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Growth Requires Unlearning as Much as Learning

The importance of letting go of habits and mindsets that no longer work.

Key points

  • Growth and aliveness require a commitment not only to just learning but also to unlearning—letting go of behaviors that no longer work.
  • Unlearning isn't like learning. It isn't merely additive.
  • We don't upgrade the way computers do. We have to continually question our beliefs and values.

We love to hail lifelong learners, those stouthearted souls who stay on their growing edges and never let go of their sense of curiosity and adventure, who stick with their passions and purposes come what may.

But growth and aliveness also require a commitment to unlearning. To occasionally letting go of behaviors, assumptions, mindsets, worldviews, and ways of thinking and acting that used to work but no longer do, no longer fit the changing circumstances of your life, or start bringing you diminishing returns, whether at the individual, organizational, or cultural level.

As futurist Alvin Toffler wrote: "The illiterate of the 21st century will not be those who cannot read and write, but those who cannot learn, unlearn, and relearn."

This, of course, is a sentiment that looks great on a poster in an HR office, but is devilishly hard to live by. We don't upgrade outdated software the way computers do—open settings, select new operating system, then install. We have to cultivate the willingness to second-guess ourselves and question authority, especially our own—the conclusions we've drawn, the beliefs we’ve held, the conventional wisdoms we've followed, the habits we've formed, the goals we've set, and even the values we live by.

A changing marketplace, a different world from the one you grew up in, an evolving relationship, or just the demands of emotional and intellectual honesty, all require that you make upgrades from time to time. This begins by asking yourself what's working in your life and what's not, what’s a fit and what isn’t anymore, what used to work but no longer does—which of your sandbags need to be jettisoned in order for your balloon to rise?

But dismantling habits and beliefs you may have spent your whole life honing is an acquired taste, and not for the faint of heart. In fact, what requires unlearning may not be a mere lifetime's worth of bad habits or business-as-usual, but multi-generational and historical habits, ancestral lineage, and ancient brain wiring, even the juggernaut of evolution itself.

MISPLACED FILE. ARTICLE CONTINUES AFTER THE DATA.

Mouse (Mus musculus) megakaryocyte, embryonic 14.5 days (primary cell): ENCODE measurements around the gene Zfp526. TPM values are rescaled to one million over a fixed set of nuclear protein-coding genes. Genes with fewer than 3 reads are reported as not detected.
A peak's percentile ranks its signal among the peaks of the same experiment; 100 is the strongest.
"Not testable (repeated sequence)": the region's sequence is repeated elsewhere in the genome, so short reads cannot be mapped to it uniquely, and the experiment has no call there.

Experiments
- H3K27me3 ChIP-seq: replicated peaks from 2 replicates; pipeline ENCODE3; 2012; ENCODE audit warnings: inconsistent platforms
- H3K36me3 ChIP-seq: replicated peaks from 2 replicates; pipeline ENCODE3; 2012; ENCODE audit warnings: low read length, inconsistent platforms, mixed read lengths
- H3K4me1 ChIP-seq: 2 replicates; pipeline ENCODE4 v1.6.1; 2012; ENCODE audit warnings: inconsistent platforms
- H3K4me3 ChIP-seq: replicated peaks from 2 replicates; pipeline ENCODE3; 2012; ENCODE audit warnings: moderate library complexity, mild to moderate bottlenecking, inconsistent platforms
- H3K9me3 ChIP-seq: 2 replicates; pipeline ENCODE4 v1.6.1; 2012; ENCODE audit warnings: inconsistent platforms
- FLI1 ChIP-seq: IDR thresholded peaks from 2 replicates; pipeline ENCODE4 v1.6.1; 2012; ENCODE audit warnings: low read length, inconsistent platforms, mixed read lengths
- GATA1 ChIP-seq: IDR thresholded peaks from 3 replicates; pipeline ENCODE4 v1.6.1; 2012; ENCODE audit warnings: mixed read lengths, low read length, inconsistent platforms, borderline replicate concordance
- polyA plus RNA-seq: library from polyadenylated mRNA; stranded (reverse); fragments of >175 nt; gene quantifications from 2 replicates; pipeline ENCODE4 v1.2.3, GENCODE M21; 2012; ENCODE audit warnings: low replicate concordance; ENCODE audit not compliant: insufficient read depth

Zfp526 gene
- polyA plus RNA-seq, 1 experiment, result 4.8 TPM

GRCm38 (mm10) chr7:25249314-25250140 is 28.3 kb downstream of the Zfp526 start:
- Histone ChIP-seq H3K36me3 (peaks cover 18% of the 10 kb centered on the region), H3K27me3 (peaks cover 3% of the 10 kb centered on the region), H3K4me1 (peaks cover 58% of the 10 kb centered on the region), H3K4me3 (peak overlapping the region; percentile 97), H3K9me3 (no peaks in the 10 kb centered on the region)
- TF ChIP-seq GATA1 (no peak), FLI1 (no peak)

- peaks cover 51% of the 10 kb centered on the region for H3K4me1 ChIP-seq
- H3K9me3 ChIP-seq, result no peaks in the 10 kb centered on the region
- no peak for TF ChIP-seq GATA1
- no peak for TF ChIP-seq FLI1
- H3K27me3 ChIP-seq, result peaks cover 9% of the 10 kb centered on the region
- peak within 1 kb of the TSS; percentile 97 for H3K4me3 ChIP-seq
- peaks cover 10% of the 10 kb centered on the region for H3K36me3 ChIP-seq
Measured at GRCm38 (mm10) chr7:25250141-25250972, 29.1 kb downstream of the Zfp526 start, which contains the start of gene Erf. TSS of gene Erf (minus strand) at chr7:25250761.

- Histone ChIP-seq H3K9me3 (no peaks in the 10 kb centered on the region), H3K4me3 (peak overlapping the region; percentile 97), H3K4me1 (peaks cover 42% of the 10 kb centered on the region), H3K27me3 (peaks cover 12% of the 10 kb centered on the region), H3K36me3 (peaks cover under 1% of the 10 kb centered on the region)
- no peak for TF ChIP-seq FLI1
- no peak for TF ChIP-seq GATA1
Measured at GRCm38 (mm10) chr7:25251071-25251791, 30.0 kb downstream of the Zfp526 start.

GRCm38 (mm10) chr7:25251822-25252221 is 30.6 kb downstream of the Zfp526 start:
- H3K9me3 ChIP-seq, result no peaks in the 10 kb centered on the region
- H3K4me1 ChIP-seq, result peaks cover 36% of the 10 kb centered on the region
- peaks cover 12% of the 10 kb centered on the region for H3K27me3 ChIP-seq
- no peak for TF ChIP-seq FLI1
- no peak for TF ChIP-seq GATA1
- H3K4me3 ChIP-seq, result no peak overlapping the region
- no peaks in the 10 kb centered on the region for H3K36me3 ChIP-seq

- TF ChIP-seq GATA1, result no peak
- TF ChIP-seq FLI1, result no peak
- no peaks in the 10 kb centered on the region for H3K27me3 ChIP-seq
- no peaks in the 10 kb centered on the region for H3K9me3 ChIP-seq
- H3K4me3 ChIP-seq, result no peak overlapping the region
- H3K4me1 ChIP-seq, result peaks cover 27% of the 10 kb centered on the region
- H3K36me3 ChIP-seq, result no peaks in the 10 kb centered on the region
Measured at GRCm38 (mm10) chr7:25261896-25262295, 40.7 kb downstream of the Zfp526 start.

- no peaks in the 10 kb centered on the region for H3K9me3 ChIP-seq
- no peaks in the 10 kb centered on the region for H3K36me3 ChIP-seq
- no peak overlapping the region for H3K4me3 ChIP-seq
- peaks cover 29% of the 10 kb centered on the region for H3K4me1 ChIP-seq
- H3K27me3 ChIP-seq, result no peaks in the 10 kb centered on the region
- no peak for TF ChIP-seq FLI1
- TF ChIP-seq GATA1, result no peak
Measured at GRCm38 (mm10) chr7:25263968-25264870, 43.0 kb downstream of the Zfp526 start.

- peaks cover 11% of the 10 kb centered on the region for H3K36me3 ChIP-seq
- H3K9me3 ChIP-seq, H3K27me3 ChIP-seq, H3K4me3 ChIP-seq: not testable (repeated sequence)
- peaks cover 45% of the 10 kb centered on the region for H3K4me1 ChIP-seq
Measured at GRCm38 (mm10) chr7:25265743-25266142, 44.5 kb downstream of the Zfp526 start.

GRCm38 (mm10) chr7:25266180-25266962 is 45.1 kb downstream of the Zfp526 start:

On a trip to Greece in my 20s, I tried snorkeling for the first time, and it took a surprisingly long time, over an hour, before my mind quit slamming my throat shut the moment my face went below the waterline. In learning this new activity—in attempting to open a new world to myself—I had to overcome millions of years of the instinct to hold my breath underwater. I didn’t exactly unlearn it, but I certainly learned to override it temporarily.

More recently, my partner and I have been working to unlearn a few bad habits in the arena of conflict resolution, having discovered that lifelong patterns of defensiveness are repeatedly sabotaging us. So we're not only studying and practicing new communication and conflict resolution skills, but trying to unlearn a few, such as the kneejerk ways we react to criticism, defend ourselves when we feel misunderstood, make assumptions about the other guy’s intentions, and neglect to calm our nervous systems when they get flooded.

But unlearning isn't like learning. It isn't merely additive—adding new knowledge or habits to your existing inventory. It's subtractive. It's stopping a certain behavior, questioning a certain assumption or expectation, or decommissioning a habit. That is, not doing business as usual.

It's recognizing and accepting that a change needs to happen, that your old way of doing something isn't working anymore. It's then finding sources of new knowledge and inspiration, whether through books, videos, classes, or mentoring. Then it's erasing and redrawing, overwriting your data, and doing a cancel-clear. It’s like when your computer alerts you that “a file with the same name already exists,” and prompts you to either restore the old file or save a new one in its place.